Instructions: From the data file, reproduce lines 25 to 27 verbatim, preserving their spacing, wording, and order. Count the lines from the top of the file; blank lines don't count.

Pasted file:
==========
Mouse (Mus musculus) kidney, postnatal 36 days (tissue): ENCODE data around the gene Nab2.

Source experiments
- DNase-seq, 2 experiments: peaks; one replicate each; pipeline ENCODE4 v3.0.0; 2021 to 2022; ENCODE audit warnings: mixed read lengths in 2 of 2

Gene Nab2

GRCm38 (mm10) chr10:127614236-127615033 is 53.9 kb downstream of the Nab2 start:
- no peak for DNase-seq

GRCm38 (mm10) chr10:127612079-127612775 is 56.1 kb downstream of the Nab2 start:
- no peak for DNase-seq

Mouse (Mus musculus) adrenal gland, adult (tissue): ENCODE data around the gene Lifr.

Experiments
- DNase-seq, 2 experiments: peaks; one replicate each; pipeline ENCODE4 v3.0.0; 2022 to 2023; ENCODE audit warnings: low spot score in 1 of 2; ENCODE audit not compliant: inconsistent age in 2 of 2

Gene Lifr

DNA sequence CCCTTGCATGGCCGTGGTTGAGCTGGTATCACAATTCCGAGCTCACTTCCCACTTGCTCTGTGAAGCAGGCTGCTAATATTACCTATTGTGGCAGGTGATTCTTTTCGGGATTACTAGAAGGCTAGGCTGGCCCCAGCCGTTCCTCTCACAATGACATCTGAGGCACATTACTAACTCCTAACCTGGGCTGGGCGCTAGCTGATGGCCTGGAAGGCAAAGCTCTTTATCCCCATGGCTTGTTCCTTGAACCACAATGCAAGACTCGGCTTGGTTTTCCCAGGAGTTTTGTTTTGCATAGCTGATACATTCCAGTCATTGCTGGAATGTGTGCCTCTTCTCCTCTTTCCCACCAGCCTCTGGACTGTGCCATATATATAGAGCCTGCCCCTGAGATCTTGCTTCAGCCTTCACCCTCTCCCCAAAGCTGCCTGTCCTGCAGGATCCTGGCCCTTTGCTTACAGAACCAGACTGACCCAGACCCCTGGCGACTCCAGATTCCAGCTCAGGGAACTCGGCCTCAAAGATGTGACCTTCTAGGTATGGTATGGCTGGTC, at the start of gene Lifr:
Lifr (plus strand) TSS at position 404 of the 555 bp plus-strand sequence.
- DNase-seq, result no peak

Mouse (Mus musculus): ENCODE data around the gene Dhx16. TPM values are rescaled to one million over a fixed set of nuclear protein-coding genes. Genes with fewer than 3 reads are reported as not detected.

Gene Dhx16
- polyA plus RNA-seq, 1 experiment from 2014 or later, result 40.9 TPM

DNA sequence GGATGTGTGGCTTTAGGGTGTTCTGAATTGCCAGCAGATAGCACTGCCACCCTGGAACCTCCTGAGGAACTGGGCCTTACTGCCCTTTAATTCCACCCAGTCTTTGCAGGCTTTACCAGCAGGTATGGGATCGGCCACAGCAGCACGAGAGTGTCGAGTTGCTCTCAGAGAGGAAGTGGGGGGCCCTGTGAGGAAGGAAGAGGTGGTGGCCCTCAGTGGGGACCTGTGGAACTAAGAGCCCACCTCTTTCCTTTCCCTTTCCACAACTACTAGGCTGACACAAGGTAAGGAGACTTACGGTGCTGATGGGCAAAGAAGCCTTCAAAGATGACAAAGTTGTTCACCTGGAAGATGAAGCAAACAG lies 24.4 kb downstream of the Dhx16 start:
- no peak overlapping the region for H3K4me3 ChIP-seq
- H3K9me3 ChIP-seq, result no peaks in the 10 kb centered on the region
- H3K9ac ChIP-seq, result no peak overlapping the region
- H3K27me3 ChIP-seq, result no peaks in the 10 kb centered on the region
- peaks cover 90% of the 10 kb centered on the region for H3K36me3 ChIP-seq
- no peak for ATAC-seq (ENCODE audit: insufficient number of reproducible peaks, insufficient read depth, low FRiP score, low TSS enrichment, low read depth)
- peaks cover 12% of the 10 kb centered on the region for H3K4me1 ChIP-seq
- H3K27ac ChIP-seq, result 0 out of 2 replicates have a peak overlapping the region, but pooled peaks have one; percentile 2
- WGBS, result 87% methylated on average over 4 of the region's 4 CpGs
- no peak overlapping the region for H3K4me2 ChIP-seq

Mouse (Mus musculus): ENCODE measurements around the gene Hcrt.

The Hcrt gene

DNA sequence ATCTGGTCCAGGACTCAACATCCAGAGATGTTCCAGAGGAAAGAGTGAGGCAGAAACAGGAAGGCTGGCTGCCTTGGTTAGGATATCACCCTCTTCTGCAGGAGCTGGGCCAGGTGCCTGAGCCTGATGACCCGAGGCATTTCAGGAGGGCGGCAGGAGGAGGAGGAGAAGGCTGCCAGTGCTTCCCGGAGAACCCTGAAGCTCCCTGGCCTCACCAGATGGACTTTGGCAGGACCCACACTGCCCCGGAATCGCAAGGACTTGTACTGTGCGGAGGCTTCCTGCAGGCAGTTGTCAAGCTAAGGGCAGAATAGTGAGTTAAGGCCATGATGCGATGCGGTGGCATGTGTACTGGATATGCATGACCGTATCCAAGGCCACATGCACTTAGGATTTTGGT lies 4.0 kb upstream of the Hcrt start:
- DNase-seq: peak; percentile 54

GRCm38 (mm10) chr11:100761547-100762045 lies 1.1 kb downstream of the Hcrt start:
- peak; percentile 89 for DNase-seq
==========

- no peak for ATAC-seq (ENCODE audit: insufficient number of reproducible peaks, insufficient read depth, low FRiP score, low TSS enrichment, low read depth)
- peaks cover 12% of the 10 kb centered on the region for H3K4me1 ChIP-seq
- H3K27ac ChIP-seq, result 0 out of 2 replicates have a peak overlapping the region, but pooled peaks have one; percentile 2